Is My Secret Bully your first children's book?

Trudy Ludwig: Trudy LudwigYes, it is. Like many aspiring authors, I've always wanted to write a children's book but found myself intimidated by the creative process and the daunting task of finding a publisher to make it happen. Two years ago, I reached a point in my life where I was tired of shelving this dream, letting it collect dust while I continued my career as a freelance copywriter—cranking out ads, newsletters and direct mail about products and services that didn't inspire me. I wanted to write something special that would make a positive difference in children's lives. My Secret Bully, for me, was that something special.

ETC: What inspired you to write this book?

Trudy Ludwig: I owe my creative spark to what had happened to my daughter Allie. During her first week of second grade, Allie was bullied on the school playground by a group of friends who viciously taunted and teased her. Bullying is a very traumatic experience for anyone to go through. But what do you do as a parent when the kids who are bullying your child are her friends…and you're friends with these girls' parents? How do you help a young child cope with bullying friends?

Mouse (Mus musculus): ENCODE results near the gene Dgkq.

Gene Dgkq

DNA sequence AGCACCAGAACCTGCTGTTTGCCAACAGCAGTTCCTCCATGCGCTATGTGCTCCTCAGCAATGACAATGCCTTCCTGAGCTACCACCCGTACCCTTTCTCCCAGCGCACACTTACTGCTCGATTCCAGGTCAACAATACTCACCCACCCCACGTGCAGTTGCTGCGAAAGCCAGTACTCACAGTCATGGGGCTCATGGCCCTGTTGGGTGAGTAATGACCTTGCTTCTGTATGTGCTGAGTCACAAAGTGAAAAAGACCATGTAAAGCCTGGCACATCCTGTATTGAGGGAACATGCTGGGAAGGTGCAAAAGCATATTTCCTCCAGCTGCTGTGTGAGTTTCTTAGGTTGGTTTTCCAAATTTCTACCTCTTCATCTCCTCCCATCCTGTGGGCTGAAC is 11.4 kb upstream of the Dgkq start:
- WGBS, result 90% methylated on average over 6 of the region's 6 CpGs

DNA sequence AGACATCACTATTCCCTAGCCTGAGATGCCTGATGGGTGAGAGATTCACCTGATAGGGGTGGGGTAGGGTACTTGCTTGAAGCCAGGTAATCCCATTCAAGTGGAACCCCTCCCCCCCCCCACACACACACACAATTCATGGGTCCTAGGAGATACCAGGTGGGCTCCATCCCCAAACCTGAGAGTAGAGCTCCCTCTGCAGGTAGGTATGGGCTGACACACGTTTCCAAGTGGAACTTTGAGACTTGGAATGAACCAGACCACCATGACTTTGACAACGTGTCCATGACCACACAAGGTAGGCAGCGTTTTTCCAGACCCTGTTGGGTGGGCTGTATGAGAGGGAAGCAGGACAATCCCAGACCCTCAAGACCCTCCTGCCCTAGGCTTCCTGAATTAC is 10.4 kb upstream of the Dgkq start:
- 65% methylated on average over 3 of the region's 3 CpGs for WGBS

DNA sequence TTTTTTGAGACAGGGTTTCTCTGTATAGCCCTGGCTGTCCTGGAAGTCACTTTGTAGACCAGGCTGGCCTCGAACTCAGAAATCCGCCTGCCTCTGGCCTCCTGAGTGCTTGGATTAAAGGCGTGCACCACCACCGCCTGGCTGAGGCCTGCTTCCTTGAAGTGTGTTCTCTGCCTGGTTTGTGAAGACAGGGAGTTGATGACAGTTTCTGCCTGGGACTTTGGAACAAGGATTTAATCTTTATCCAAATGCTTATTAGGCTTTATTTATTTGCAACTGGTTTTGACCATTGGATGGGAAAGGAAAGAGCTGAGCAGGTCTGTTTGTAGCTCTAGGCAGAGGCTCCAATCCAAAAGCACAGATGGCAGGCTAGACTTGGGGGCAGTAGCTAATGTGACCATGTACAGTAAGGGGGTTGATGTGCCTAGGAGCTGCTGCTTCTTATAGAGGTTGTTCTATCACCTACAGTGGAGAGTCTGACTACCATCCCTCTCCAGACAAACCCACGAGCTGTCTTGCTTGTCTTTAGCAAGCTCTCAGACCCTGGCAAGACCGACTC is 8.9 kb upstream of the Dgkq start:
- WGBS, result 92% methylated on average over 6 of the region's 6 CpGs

These were the questions I asked myself after Allie's bullying incident. In my search for answers, I met parents, anti-bullying experts and counseling professionals who were on the lookout for tools to help them address this very issue. Because there really weren't any age-appropriate resources available, I decided to write My Secret Bully.

ETC: Have you ever been bullied?

Trudy Ludwig: Yes. Allie's experience triggered in me my own childhood memories as a target of a bullying friend. I still remember feeling helpless, confused and angry. As a parent, I found it even more painful to see those same feelings flutter across my daughter's face as she tried to cope with her bullying encounter.

ETC: Have you ever been a bully?

Trudy Ludwig: There are times in life when we make poor choices or learn inappropriate social behaviors from others and I'm no exception. In my case, I retaliated against a girl who was mean to me by giving her the silent treatment for the remainder of the school year. Was that the right thing to do? Absolutely not. I responded to the situation by becoming a bully myself. That type of behavior doesn't stop bullying…it perpetuates it.